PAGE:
As much of an affront the Scooter Libby virtual pardon seems at first glance, when you look at the facts surrounding the legal reach around on the American people, and the punditocracy's gasbaggery response to it, it's that much worse. Today's Progress Report has all the disgusting, dirty details of the administration's hypocrisy. Consider:
After commuting the 30-month prison sentence for Vice President Cheney's former chief of staff, I. Lewis "Scooter" Libby, President Bush on Tuesday left the door open for a future pardon, stating, "As to the future, I rule nothing in and nothing out." Despite Libby's conviction of obstruction of justice, giving false statements, and perjury in federal court, Bush has shown a disregard for the rule of law with the commutation.
Not that it's surprising given the near constant middle finger this administration has given the American people, but the hypocrisy on this is especially astounding:
In his own book, A Charge To Keep, Bush stated, "I don't believe my role is to replace the verdict of a jury with my own," in reference to why he signed death warrants for 152 inmates as governor of Texas.
Now, some might argue that this is a totally different situation. But how about this?
Bush's commutation for Libby contradicts the precedent set by his own Justice Department. For example, in a case recently decided by the Supreme Court, the Justice Department persuaded the Court to preserve a 33-month sentence of a defendant whose case closely resembled Libby's. "The defendant, Victor A. Rita, was, like Mr. Libby, convicted of perjury, making false statements to federal agents and obstruction of justice. Mr. Rita has performed extensive government service, just as Mr. Libby has." In fact, Rita's perjury concerned simply "a possible violation of a machine-gun registration law." But when Rita "argued that his 33-month sentence had failed to consider his history and circumstances adequately, the Justice Department strenuously disagreed." (emphasis added)
But it's even broader than that one strikingly similar (and much more innocuous) case. This part is perhaps the most unbelievable:
In arguing for Libby, Bush considered Libby's individual circumstances, stating that the punishment was "excessive" and had already "damaged [Libby's] career and reputation and caused his wife and young children to suffer." Cheney said the punishment was not fit for the "fine man" that Libby is. "The Bush administration, however, has consistently maintained that at sentencing, judges should be precluded from thinking about precisely the sort of individual circumstances the president raised in lending a hand to Libby." Last month, Attorney General Alberto Gonzales said the Department "would push for legislation making federal sentences tougher and less flexible," which would reverse the 2005 Supreme Court decision United States v. Booker, "which authorized sentencing judges to consider factors like a defendant's life story and the nature and circumstances of his or her offense." Thus, Bush's reasons for Libby's clemency directly contradict Gonzales's legislation. (emphasis added)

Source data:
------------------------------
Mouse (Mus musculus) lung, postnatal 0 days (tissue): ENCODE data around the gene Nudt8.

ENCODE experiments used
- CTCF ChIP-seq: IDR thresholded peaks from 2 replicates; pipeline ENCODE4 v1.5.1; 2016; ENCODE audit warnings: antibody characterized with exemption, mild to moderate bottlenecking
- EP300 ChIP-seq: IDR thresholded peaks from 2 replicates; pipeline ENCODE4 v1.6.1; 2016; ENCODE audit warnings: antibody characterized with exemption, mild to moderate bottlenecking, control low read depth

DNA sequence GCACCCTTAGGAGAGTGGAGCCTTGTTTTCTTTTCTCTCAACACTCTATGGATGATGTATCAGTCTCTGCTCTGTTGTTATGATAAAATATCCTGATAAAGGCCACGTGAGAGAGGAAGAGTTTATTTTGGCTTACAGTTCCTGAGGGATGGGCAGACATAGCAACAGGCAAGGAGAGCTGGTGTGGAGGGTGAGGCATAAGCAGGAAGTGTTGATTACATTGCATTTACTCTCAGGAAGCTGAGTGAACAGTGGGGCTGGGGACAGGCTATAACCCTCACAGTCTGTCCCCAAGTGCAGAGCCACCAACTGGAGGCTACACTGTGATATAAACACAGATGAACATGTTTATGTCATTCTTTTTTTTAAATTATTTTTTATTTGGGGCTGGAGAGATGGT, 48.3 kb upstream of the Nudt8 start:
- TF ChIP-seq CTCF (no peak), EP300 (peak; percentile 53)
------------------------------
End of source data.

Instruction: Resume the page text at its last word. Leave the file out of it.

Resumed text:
Allow me refresh your memory: Once upon a time, we heard Stuart Taylor of The National Journal complaining on "Meet the Press" that "I’d like to be able to tell my children, ‘You should tell the truth. I’d like to be able to tell them, ‘You should respect the president.’ And I’d like to be able to tell them both things at the same time."
His colleague on that same program, William J. Bennett, spoke of the "moral and intellectual disarmament" that befalls a nation when its president is not "being a decent example" and "teaching kids the difference between right and wrong." "We have a right to say to this president, ‘What you have done is an example to our children that’s a disgrace,’" he added.
These views were seconded by Cokie Roberts, who said she "approach[ed] this as a mother." "This ought to be something that outrages us, makes us ashamed of him," she said. (Her children were fully grown, but perhaps unusually sensitive.) On "The McLaughlin Group," the panel spent some time actually discussing whether that same president, was, in fact, Satan. I am not making this up.
Apparently, the problem was not so much the lies, but who was doing the lying. As "Dean" David Broder famously explained to famed Georgetown hostess and sometime reporter Sally Quin of then-president Bill Clinton: "He came in here and he trashed the place, and it’s not his place."
Now look where they are:
New York Times neo-con David Brooks is thrilled that the"farce" of the Libby case has finally allowed "justice" to "rear its head." National Review’s Mark Levin explains that "The way I see it, Lewis Libby was about to become a political prisoner and the president prevented that." (Ironically Levin’s previous post linked to a story about the conviction of a Democratic senator’s son and remarked that "I assume he’ll serve at least as long as Paris Hilton.’)
Yet The Wall Street Journal’s editorial page leads the charge for a full pardon, complaining: "[B]y failing to issue a full pardon, Mr. Bush is evading responsibility for the role his administration played in letting the Plame affair build into fiasco and, ultimately, this personal tragedy." Martin Peretz, writing on his TNR blog, criticizes those "who cannot bear the thought that this president has used his clear and not at all questionable constitutional power to commute the sentence of or pardon anyone sentenced by a federal court," and calls the entire case "foul."